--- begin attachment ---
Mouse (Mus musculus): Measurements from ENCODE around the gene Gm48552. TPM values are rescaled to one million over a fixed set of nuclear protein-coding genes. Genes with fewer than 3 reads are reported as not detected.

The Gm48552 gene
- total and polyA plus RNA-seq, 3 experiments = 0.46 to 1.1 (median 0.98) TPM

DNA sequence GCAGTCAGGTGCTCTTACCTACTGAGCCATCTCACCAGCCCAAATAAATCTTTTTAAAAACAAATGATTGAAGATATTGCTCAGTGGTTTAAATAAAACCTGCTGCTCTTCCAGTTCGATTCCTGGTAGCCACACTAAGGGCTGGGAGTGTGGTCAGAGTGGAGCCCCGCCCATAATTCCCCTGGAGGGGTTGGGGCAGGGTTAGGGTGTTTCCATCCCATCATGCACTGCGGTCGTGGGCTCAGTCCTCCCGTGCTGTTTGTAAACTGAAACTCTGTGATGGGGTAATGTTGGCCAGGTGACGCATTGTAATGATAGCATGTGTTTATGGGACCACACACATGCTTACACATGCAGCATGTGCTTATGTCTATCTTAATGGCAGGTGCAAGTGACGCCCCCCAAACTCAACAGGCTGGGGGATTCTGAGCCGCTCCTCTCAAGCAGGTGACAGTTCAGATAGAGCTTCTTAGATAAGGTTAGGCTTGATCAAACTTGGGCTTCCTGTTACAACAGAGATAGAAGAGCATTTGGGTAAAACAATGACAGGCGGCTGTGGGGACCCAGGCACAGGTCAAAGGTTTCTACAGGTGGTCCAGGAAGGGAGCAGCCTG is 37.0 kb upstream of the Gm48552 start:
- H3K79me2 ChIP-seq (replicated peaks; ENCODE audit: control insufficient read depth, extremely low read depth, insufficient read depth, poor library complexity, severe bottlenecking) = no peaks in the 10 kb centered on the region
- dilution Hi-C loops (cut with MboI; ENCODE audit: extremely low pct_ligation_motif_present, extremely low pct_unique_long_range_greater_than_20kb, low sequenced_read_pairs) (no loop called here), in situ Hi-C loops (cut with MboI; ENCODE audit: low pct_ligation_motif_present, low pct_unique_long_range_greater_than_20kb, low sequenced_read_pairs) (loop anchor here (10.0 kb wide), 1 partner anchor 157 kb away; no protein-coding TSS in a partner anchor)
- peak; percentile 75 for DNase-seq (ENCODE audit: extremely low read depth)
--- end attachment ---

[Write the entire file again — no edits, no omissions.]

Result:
Mouse (Mus musculus): Measurements from ENCODE around the gene Gm48552. TPM values are rescaled to one million over a fixed set of nuclear protein-coding genes. Genes with fewer than 3 reads are reported as not detected.

The Gm48552 gene
- total and polyA plus RNA-seq, 3 experiments = 0.46 to 1.1 (median 0.98) TPM

DNA sequence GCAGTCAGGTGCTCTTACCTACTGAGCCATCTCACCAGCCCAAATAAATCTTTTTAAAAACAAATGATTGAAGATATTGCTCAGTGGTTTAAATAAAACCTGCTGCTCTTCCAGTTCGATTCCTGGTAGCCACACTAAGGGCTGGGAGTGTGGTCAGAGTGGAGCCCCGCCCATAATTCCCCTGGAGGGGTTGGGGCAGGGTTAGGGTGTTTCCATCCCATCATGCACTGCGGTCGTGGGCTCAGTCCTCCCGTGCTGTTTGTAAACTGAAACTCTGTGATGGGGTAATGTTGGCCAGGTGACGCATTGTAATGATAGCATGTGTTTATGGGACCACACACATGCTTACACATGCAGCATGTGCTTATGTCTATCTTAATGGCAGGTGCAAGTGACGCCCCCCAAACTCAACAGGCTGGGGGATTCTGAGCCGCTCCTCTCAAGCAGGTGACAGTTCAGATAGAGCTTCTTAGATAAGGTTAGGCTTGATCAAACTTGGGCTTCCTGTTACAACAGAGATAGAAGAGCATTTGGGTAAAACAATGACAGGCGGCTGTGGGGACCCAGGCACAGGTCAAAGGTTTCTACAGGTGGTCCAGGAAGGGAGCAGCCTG is 37.0 kb upstream of the Gm48552 start:
- H3K79me2 ChIP-seq (replicated peaks; ENCODE audit: control insufficient read depth, extremely low read depth, insufficient read depth, poor library complexity, severe bottlenecking) = no peaks in the 10 kb centered on the region
- dilution Hi-C loops (cut with MboI; ENCODE audit: extremely low pct_ligation_motif_present, extremely low pct_unique_long_range_greater_than_20kb, low sequenced_read_pairs) (no loop called here), in situ Hi-C loops (cut with MboI; ENCODE audit: low pct_ligation_motif_present, low pct_unique_long_range_greater_than_20kb, low sequenced_read_pairs) (loop anchor here (10.0 kb wide), 1 partner anchor 157 kb away; no protein-coding TSS in a partner anchor)
- peak; percentile 75 for DNase-seq (ENCODE audit: extremely low read depth)